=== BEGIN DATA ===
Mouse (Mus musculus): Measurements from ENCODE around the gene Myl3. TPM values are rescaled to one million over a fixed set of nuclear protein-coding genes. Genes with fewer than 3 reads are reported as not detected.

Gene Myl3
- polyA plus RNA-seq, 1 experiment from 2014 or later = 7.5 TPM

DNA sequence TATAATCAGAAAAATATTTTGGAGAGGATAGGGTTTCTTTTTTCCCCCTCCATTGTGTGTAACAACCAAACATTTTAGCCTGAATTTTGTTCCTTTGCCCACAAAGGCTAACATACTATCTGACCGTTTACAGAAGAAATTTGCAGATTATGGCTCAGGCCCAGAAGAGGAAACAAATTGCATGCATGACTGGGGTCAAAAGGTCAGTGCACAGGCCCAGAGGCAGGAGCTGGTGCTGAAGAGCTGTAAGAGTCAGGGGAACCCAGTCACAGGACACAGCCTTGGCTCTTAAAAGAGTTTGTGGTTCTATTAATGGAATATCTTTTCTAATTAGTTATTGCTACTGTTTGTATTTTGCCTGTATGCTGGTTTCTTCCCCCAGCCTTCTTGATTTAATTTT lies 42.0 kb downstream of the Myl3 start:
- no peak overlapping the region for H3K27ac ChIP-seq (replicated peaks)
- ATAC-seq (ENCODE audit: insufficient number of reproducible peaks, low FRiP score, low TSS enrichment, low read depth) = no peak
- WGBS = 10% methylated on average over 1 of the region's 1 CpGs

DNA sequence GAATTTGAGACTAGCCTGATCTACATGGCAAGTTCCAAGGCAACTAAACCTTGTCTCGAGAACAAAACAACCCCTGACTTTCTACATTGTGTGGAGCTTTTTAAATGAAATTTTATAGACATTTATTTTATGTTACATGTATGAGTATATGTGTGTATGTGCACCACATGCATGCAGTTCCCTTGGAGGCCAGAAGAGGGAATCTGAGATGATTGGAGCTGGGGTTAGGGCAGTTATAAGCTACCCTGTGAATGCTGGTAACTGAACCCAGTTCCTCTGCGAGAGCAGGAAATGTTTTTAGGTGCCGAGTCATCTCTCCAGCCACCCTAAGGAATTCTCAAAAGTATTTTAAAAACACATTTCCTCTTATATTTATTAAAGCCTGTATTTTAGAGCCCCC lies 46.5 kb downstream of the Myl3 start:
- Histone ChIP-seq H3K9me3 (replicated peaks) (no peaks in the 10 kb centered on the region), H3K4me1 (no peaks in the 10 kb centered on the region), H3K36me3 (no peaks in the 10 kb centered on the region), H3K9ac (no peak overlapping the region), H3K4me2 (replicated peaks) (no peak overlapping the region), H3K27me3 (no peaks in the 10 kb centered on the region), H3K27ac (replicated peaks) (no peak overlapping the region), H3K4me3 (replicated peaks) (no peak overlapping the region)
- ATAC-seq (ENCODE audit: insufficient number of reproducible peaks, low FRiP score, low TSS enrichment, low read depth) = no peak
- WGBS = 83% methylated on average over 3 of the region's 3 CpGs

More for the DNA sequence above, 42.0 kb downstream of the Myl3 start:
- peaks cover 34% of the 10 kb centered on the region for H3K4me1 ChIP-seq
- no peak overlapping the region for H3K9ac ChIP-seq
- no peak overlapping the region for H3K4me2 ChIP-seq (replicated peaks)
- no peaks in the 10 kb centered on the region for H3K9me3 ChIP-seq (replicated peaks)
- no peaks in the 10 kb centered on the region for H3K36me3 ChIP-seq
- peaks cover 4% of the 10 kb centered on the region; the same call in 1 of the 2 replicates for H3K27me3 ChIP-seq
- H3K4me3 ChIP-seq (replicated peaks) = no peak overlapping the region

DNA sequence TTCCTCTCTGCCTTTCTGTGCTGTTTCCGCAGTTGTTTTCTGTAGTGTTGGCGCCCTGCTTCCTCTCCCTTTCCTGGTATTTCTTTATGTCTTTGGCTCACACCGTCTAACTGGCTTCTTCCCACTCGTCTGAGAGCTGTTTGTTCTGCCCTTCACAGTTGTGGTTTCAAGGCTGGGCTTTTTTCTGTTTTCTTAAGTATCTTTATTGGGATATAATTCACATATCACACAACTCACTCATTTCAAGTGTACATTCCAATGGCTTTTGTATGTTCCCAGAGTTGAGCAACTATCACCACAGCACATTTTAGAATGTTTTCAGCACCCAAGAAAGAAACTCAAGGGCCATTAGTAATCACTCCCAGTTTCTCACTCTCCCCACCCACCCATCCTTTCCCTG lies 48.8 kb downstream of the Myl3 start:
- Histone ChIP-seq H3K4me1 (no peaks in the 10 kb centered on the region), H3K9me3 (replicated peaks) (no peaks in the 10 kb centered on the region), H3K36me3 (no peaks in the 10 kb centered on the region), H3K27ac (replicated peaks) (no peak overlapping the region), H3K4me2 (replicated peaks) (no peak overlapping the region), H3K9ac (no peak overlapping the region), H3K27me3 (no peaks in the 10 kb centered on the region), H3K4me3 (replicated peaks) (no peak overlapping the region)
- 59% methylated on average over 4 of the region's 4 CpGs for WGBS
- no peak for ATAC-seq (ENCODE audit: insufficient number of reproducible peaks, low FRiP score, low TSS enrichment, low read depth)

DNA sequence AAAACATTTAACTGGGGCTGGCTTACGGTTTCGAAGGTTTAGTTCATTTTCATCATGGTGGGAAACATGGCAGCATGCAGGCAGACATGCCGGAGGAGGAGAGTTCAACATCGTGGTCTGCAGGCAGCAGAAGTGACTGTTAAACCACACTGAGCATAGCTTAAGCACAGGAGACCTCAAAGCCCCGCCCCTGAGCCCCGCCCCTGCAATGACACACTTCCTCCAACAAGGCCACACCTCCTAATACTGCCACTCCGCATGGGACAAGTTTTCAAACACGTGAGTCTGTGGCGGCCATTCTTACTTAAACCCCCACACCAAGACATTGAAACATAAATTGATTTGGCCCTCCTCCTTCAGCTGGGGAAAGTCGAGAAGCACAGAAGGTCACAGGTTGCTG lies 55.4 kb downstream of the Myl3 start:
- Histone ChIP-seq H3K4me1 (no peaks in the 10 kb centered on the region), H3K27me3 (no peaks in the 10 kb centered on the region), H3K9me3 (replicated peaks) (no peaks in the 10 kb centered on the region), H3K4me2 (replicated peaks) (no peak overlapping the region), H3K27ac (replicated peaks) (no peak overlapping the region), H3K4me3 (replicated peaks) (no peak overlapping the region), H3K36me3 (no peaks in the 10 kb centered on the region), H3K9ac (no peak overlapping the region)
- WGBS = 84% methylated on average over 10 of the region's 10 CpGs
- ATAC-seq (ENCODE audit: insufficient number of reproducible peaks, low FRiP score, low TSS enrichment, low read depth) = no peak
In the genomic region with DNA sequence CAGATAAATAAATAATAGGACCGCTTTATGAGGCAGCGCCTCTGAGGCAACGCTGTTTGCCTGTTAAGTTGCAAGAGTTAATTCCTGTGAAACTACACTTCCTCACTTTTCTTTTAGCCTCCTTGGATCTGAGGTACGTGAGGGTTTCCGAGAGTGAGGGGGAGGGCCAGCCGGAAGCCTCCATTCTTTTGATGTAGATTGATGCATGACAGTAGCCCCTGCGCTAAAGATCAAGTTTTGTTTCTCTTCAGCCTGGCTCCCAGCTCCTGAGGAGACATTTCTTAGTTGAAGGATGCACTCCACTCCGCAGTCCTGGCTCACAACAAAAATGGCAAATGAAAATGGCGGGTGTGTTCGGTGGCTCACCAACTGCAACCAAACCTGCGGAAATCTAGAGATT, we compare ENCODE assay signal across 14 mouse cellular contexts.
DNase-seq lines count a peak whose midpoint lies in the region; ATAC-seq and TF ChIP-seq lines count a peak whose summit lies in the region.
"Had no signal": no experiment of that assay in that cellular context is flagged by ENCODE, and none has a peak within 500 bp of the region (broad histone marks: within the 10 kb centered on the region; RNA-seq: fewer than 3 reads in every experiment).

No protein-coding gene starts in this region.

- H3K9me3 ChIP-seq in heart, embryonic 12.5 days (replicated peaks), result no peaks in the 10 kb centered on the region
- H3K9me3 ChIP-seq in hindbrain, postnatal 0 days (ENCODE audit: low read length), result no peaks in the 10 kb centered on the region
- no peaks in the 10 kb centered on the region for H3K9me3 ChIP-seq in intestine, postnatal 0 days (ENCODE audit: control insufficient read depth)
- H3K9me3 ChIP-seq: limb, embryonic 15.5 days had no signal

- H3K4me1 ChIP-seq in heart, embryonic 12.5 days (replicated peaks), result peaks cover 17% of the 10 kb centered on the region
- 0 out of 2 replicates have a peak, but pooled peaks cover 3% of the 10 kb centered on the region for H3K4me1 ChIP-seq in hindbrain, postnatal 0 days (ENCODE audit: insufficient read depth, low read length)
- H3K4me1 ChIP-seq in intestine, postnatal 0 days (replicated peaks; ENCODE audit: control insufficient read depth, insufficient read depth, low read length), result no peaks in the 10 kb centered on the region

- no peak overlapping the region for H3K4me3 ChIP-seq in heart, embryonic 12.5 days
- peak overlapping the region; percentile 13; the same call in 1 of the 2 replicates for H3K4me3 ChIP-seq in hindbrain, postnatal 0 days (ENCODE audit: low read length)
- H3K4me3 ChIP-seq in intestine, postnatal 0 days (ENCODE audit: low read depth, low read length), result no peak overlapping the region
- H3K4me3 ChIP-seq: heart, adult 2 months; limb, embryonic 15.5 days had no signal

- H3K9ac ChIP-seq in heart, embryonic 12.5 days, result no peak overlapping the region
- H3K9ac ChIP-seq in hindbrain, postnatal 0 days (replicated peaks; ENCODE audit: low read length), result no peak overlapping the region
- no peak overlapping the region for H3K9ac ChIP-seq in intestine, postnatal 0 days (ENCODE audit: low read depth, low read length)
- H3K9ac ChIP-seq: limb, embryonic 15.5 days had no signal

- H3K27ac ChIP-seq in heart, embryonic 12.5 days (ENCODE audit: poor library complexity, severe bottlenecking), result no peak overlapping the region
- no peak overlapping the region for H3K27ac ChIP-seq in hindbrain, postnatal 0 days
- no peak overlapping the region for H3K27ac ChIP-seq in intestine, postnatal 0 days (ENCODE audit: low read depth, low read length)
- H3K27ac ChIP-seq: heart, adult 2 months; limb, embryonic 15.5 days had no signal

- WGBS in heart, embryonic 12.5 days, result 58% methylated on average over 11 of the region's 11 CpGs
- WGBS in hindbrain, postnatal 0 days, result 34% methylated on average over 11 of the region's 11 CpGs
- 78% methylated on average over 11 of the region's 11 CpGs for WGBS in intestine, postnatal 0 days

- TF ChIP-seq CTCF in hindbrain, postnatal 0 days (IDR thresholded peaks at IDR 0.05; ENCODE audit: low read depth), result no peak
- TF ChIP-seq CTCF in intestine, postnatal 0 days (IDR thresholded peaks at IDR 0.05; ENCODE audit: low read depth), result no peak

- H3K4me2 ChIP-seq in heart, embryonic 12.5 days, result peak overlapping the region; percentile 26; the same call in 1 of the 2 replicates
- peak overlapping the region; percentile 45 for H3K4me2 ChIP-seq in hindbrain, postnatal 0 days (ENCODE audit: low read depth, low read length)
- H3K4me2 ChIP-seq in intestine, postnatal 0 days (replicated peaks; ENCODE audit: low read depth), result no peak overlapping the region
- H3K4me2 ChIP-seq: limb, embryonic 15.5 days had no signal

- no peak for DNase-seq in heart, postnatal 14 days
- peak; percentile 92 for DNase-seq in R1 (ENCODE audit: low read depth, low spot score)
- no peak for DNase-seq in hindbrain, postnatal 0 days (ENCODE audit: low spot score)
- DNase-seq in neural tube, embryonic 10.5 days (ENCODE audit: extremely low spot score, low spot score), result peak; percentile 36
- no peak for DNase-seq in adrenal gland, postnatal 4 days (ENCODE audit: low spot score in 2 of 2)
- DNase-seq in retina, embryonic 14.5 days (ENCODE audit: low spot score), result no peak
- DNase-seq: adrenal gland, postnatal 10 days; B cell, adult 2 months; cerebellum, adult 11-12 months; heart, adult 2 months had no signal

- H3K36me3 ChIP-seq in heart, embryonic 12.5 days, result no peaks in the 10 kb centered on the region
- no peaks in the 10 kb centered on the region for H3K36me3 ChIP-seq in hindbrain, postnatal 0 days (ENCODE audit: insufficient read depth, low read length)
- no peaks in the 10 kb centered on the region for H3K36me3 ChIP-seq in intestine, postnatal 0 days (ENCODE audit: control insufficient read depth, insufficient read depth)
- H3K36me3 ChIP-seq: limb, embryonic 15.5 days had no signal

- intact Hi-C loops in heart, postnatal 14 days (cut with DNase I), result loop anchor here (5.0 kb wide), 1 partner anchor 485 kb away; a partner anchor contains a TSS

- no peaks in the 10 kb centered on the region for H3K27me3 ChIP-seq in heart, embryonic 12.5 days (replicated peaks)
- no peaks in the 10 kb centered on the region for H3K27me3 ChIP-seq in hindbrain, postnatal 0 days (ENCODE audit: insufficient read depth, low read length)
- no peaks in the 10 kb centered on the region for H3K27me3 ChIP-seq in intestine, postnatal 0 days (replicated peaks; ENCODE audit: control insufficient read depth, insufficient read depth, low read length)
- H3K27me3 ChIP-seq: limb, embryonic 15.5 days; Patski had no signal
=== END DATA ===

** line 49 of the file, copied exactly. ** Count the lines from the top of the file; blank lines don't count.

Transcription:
- no peak overlapping the region for H3K27ac ChIP-seq in intestine, postnatal 0 days (ENCODE audit: low read depth, low read length)